A Note on Scene's Return to the Streets on July 1, and a Thank You to Everyone Who's Joined the Scene Press Club So Far

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NOT THE RETURN TO THE STREETS WE MEAN/ @PETEMAREK VIDEO STILL
  • Not the return to the streets we mean/ @PeteMarek video still

When I announced on March 16th at the onset of the pandemic that Scene would, for the first time since its inception in 1970, be temporarily suspending print operations, I was hoping that would be the worst it would get, but I had a strong hunch I was wrong.

It didn't take long for the hunch to be proven right.



Two days later Scene laid off five employees — more than half of the already meager staff.

With no print advertising, or much advertising at all — since almost every business was suffering from similar catastrophic financial impacts, especially Cleveland's venerable music venues, bars and restaurants that helped fill our pages — and no possibility of throwing the parties and events to pay for our journalism habit, the situation was beyond dire and looking darker.



While we had spent early 2020 planning blowouts and a special issue to celebrate the magazine's 50th anniversary in July, there was at that point an open question if there'd be even an online operation surviving by that time.

So we asked you to help, to support local, skeptical, important journalism in Cleveland that you won't find anywhere else, first with a blanket plea for donations and then, starting in early May, with the Scene Press Club to deliver some benefits to those who could contribute to our goal of raising $50,000.

We thought what Scene provides the city was worth preserving, and we bet that you thought so too.

I had a hunch Cleveland would come through, and you have, and I'm every bit as happy to have been right about that as sad as I was to be right about the imminent cleaving of Scene's staff three months ago.

Over the 55 days prior to the launch of the Press Club, you contributed $27,456. In the month that followed, you contributed another $27,614, with hundreds of readers committing to recurring monthly donations that will lay the foundation for a sustainable way forward.

Because of those contributions, we've already been able to bring back dining editor Doug Trattner, who provides the most exclusive and essential coverage of the food scene in Cleveland, bring on a regular arts contributor, bring you some Manny Wallace photo galleries, enlist freelancers to tackle stories we would not otherwise have the time or resources to do, and continue to provide regular and vital news coverage of protests, their aftermath, City Hall, City Council, prospective mayoral candidates, turmoil at moCa Cleveland, and, yes, all the butthole news fit to (digitally) print.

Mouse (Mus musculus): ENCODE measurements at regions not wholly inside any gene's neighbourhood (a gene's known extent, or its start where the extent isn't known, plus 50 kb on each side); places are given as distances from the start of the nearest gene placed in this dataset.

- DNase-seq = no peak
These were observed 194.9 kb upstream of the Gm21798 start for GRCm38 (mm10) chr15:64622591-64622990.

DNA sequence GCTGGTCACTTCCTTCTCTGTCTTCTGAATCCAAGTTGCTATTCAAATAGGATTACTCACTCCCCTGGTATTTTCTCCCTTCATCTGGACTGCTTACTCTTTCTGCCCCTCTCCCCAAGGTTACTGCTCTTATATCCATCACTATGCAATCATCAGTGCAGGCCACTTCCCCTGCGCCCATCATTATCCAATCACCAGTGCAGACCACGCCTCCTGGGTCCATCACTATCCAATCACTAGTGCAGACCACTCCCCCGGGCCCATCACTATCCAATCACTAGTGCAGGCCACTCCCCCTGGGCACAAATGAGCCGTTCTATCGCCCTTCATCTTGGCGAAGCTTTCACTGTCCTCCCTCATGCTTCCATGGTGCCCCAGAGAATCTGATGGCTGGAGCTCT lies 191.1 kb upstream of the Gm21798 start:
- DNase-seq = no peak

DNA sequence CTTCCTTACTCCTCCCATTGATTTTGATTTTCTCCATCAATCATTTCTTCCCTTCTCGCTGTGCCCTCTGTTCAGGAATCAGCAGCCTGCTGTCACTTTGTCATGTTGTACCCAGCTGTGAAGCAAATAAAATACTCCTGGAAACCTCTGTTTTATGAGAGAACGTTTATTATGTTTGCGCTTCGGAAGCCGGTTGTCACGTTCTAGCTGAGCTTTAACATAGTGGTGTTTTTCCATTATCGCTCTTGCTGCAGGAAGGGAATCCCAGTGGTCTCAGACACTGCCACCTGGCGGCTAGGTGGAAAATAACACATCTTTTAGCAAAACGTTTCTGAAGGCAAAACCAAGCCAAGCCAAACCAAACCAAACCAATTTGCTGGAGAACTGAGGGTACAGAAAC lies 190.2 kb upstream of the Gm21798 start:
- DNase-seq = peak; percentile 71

Your contributions have also allowed us to make the decision to return Scene to the streets starting on July 1.

That happens to be the week of our 50th anniversary, so there is no more fitting time to get the presses running again (though the official package celebrating the occasion will happen sometime later this year). It will be a slimmed down version, published every other week to start, and many of your favorite parts — the concert calendar, the event listings — will not be part of the paper for now. But plenty other good stuff will be, and there will be a Scene, and it will be free, and that is something to be happy about.

Thank you, sincerely, to everyone who's helped so far.

These waters might feel more generally steady than they did a few months ago, but they're still unstable and prone to surprises. So if you haven't already, please do join the Scene Press Club.

And if you're interested in advertising in the upcoming issues, please do get in touch: 216-802-7241, scene@clevescene.com.

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Email us at news@clevescene.com.

Cleveland Scene works for you, and your support is essential.

Our small but mighty local team works tirelessly to bring you high-quality, uncensored news and cultural coverage of Cleveland and beyond.

Unlike many newspapers, ours is free – and we'd like to keep it that way, because we believe, now more than ever, everyone deserves access to accurate, independent coverage of their community.

Whether it's a one-time acknowledgement of this article or an ongoing pledge, your support helps keep Cleveland's true free press free.